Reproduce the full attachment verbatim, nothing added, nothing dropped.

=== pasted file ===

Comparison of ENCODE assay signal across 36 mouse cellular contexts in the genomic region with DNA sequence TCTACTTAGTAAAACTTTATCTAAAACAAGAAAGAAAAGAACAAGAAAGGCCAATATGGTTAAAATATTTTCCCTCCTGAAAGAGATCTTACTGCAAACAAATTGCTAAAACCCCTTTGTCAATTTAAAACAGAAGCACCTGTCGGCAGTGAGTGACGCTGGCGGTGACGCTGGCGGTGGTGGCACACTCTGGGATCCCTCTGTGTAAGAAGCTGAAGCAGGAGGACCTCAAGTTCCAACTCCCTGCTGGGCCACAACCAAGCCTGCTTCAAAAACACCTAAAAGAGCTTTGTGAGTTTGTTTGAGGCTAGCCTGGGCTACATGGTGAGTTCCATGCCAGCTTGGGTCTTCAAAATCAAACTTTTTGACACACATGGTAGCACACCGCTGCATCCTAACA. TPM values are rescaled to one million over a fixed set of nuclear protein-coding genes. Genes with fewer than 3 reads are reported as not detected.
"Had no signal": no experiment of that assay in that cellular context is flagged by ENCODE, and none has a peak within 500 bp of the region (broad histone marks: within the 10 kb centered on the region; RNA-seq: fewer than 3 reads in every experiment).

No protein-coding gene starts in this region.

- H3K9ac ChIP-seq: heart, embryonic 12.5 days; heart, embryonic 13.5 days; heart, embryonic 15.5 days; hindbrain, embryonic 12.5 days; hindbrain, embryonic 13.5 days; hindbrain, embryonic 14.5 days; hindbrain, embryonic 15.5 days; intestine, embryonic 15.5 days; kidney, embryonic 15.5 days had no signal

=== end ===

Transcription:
Comparison of ENCODE assay signal across 36 mouse cellular contexts in the genomic region with DNA sequence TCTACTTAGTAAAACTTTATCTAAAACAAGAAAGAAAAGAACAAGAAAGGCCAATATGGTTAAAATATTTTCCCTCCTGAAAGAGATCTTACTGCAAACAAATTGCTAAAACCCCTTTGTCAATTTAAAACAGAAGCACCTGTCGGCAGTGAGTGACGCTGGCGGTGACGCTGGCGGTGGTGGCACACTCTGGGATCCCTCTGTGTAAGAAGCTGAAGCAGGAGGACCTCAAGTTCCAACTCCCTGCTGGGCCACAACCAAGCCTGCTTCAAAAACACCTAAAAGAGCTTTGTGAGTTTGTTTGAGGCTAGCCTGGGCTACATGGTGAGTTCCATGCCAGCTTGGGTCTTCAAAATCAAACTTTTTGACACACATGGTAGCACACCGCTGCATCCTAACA. TPM values are rescaled to one million over a fixed set of nuclear protein-coding genes. Genes with fewer than 3 reads are reported as not detected.
"Had no signal": no experiment of that assay in that cellular context is flagged by ENCODE, and none has a peak within 500 bp of the region (broad histone marks: within the 10 kb centered on the region; RNA-seq: fewer than 3 reads in every experiment).

No protein-coding gene starts in this region.

- H3K9ac ChIP-seq: heart, embryonic 12.5 days; heart, embryonic 13.5 days; heart, embryonic 15.5 days; hindbrain, embryonic 12.5 days; hindbrain, embryonic 13.5 days; hindbrain, embryonic 14.5 days; hindbrain, embryonic 15.5 days; intestine, embryonic 15.5 days; kidney, embryonic 15.5 days had no signal